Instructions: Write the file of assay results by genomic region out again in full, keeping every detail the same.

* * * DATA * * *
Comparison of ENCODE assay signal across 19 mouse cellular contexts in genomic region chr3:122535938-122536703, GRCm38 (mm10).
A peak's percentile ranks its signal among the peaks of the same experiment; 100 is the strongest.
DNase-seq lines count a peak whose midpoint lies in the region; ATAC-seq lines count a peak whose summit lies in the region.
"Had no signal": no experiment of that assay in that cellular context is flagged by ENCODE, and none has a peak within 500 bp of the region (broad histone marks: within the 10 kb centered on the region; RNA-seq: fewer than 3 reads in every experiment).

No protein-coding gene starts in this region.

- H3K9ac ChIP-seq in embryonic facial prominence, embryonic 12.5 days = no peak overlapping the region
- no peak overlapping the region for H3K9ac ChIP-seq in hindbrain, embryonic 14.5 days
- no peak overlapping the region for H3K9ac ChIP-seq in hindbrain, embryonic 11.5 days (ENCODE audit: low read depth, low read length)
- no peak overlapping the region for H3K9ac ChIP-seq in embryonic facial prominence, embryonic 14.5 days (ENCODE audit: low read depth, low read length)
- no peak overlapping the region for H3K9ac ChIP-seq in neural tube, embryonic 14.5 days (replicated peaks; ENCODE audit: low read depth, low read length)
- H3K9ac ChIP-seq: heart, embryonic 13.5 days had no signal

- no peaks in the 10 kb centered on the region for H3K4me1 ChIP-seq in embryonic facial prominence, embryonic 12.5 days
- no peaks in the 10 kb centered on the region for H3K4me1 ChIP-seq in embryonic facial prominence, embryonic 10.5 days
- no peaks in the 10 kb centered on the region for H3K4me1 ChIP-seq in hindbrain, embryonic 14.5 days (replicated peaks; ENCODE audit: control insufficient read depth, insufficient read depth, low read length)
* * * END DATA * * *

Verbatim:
Comparison of ENCODE assay signal across 19 mouse cellular contexts in genomic region chr3:122535938-122536703, GRCm38 (mm10).
A peak's percentile ranks its signal among the peaks of the same experiment; 100 is the strongest.
DNase-seq lines count a peak whose midpoint lies in the region; ATAC-seq lines count a peak whose summit lies in the region.
"Had no signal": no experiment of that assay in that cellular context is flagged by ENCODE, and none has a peak within 500 bp of the region (broad histone marks: within the 10 kb centered on the region; RNA-seq: fewer than 3 reads in every experiment).

No protein-coding gene starts in this region.

- H3K9ac ChIP-seq in embryonic facial prominence, embryonic 12.5 days = no peak overlapping the region
- no peak overlapping the region for H3K9ac ChIP-seq in hindbrain, embryonic 14.5 days
- no peak overlapping the region for H3K9ac ChIP-seq in hindbrain, embryonic 11.5 days (ENCODE audit: low read depth, low read length)
- no peak overlapping the region for H3K9ac ChIP-seq in embryonic facial prominence, embryonic 14.5 days (ENCODE audit: low read depth, low read length)
- no peak overlapping the region for H3K9ac ChIP-seq in neural tube, embryonic 14.5 days (replicated peaks; ENCODE audit: low read depth, low read length)
- H3K9ac ChIP-seq: heart, embryonic 13.5 days had no signal

- no peaks in the 10 kb centered on the region for H3K4me1 ChIP-seq in embryonic facial prominence, embryonic 12.5 days
- no peaks in the 10 kb centered on the region for H3K4me1 ChIP-seq in embryonic facial prominence, embryonic 10.5 days
- no peaks in the 10 kb centered on the region for H3K4me1 ChIP-seq in hindbrain, embryonic 14.5 days (replicated peaks; ENCODE audit: control insufficient read depth, insufficient read depth, low read length)